UBC Theses and Dissertations
Learning taqwa : a mother's search for stories for her daughter Mir, Rabia G.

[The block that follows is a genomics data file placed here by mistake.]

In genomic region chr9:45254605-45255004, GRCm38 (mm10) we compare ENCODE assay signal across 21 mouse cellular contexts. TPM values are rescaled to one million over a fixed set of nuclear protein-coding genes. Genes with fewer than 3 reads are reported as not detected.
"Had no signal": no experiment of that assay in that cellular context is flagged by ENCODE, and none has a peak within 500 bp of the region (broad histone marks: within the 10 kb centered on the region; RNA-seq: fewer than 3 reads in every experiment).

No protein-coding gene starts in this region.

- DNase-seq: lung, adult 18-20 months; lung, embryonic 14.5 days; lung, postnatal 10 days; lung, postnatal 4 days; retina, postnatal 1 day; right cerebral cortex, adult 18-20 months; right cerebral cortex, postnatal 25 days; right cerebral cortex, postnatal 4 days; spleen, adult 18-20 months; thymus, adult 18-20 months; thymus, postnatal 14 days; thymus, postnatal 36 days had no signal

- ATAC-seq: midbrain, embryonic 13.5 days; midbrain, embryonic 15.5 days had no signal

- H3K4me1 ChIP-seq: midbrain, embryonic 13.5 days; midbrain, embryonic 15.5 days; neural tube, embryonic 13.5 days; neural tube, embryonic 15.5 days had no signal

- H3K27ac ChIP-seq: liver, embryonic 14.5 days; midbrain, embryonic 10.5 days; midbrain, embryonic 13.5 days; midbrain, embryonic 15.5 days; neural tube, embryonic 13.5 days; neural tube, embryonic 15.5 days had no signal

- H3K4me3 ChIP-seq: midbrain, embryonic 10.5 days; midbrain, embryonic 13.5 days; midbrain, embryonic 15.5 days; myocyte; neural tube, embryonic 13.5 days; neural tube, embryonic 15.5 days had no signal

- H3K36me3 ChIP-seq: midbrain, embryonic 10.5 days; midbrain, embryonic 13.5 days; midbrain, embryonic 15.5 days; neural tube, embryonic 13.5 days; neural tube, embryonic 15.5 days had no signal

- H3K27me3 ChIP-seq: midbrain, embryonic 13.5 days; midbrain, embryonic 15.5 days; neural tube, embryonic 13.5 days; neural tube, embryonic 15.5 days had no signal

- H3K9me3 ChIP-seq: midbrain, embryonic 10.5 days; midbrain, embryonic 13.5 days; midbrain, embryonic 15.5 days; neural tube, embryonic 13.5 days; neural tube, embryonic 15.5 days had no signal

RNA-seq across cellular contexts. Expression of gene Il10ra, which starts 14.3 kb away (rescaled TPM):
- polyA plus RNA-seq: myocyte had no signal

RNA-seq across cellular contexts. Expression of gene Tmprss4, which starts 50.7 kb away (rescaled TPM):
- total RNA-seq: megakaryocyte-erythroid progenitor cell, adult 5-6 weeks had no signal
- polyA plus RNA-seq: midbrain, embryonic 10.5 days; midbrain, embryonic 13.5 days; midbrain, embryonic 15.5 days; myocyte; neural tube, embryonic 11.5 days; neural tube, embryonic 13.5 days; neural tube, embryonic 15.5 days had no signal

This thesis attempts to answer a deceivingly simple question: Which stories can I share with my daughter? Stories that do not reproduce the alienation of my formal education, nor the fear and prescriptiveness of my informal education, nor the desires of wealth accumulation that end up defining all relationships. I analyze my formal education through the lens of epistemic coloniality in order to investigate the sense of inferiority it perpetuated in me. I also delve into various scholarly perspectives of Islamic liberation theology (ILT) and how it differs from traditional theology. ILT allows religious education to move beyond the realm of fear of hell and the incentives of heaven. ILT proposes a praxis for social and political change. I propose taqwa as a grounding framework for my stories. Taqwa, which means God consciousness, proposes an orientation in consciousness that decenters one’s ego. Taqwa allows for a starkly different relationship than the relationship that is embedded in our current education system. It expands the purview of religious accountability by bringing in matters of structural harm. It also demands an evaluation of the desires of one’s own heart. In this thesis I critically examine the desire for wealth accumulation in our lives. Taqwa allows for a space for continuous struggle. This continuous struggle challenges complacency and sedentary thinking. Taqwa does not allow for the prescriptiveness endemic in the religious and non-religious education that I received. Taqwa is not a prescriptive solution for social maladies, but rather a tool for embedding humility, enabling radical love, and steering oneself in a socio-political emancipatory practice.
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